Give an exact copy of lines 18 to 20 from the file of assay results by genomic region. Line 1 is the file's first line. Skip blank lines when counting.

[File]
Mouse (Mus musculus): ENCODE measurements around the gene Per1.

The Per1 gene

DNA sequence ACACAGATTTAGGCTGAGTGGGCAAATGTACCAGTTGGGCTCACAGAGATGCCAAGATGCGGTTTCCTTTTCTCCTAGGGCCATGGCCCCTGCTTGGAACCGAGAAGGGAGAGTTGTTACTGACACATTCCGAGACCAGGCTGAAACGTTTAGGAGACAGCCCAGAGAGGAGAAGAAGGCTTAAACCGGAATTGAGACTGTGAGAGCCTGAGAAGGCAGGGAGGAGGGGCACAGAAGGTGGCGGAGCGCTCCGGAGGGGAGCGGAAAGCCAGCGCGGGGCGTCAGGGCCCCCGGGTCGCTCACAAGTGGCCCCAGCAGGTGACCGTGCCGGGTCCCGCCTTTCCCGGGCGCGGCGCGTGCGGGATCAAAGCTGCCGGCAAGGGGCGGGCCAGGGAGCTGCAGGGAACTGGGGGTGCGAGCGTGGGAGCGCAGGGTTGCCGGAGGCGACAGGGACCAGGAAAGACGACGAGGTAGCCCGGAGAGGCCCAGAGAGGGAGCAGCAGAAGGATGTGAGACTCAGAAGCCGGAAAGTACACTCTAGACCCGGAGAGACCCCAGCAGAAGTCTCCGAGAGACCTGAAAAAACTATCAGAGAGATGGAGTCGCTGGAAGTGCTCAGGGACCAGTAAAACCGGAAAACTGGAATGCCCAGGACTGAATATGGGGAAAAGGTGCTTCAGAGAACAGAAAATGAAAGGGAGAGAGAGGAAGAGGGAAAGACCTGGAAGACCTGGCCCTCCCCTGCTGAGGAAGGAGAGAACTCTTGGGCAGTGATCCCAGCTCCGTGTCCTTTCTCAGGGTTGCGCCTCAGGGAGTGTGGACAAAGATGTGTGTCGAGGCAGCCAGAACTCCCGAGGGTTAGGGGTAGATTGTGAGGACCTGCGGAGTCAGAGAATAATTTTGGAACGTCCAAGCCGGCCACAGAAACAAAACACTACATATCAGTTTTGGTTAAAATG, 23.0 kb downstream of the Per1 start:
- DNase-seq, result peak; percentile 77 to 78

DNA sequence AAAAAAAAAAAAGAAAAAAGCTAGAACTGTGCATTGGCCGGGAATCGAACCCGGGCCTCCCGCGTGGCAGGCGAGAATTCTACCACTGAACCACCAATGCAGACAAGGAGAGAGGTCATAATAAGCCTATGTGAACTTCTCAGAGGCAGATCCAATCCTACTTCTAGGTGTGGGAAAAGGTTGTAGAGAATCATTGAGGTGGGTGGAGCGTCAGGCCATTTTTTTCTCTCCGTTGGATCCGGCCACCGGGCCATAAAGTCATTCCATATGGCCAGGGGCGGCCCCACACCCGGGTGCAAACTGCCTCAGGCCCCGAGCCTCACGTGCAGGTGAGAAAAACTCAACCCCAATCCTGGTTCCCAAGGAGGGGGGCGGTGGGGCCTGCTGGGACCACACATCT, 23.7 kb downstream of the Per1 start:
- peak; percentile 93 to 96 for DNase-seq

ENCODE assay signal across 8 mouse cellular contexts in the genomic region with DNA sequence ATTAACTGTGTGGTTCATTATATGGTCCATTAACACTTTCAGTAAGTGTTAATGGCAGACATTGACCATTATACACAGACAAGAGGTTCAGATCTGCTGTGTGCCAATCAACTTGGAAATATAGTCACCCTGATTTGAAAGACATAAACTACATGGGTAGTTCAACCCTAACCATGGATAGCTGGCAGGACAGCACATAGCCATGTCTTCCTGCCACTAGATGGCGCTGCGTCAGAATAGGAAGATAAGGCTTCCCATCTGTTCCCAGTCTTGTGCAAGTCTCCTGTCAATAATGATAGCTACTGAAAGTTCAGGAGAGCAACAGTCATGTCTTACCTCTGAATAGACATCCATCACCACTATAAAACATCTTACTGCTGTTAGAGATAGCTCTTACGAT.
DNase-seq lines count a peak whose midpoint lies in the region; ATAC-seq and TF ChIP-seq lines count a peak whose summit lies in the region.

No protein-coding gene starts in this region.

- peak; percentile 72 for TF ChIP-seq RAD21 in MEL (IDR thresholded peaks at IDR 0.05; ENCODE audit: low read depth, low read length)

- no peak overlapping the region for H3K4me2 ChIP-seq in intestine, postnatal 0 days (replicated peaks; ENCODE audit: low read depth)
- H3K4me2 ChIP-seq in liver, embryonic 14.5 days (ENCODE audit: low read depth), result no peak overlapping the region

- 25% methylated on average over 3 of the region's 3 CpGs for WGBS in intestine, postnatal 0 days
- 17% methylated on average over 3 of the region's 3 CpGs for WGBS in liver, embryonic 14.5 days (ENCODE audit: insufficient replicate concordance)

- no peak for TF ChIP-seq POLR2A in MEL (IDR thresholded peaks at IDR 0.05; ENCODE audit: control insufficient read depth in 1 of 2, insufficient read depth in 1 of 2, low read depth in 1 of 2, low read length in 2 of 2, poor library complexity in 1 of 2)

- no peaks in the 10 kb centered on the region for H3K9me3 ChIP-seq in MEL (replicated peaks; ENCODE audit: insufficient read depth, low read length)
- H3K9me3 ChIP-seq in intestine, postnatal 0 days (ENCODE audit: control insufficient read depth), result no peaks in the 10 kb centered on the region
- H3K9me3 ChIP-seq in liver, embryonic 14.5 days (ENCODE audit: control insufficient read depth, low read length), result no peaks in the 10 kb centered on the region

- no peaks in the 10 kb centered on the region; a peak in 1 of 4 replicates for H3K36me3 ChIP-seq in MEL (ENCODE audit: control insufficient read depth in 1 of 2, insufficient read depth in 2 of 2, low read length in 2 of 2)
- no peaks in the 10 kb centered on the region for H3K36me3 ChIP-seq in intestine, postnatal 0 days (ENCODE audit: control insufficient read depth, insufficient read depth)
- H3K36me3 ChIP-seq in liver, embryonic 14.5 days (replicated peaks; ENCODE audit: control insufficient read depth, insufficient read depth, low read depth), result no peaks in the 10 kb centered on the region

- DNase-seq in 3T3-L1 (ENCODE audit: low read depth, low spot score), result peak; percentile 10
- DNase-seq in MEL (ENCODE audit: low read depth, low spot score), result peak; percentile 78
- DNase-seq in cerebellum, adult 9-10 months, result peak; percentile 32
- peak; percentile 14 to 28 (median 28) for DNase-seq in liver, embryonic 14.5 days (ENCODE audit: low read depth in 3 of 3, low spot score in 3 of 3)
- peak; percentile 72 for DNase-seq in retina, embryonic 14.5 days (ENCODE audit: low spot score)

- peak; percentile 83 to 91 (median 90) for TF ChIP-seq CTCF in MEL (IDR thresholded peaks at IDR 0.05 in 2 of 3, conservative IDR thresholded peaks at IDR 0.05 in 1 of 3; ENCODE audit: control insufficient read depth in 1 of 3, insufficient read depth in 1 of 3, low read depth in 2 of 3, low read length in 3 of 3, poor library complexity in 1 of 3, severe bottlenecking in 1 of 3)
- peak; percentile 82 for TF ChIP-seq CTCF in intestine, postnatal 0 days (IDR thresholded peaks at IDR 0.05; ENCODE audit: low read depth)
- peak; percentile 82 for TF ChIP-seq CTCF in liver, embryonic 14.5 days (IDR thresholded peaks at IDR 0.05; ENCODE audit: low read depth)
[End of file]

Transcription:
- H3K9me3 ChIP-seq in liver, embryonic 14.5 days (ENCODE audit: control insufficient read depth, low read length), result no peaks in the 10 kb centered on the region

- no peaks in the 10 kb centered on the region; a peak in 1 of 4 replicates for H3K36me3 ChIP-seq in MEL (ENCODE audit: control insufficient read depth in 1 of 2, insufficient read depth in 2 of 2, low read length in 2 of 2)
- no peaks in the 10 kb centered on the region for H3K36me3 ChIP-seq in intestine, postnatal 0 days (ENCODE audit: control insufficient read depth, insufficient read depth)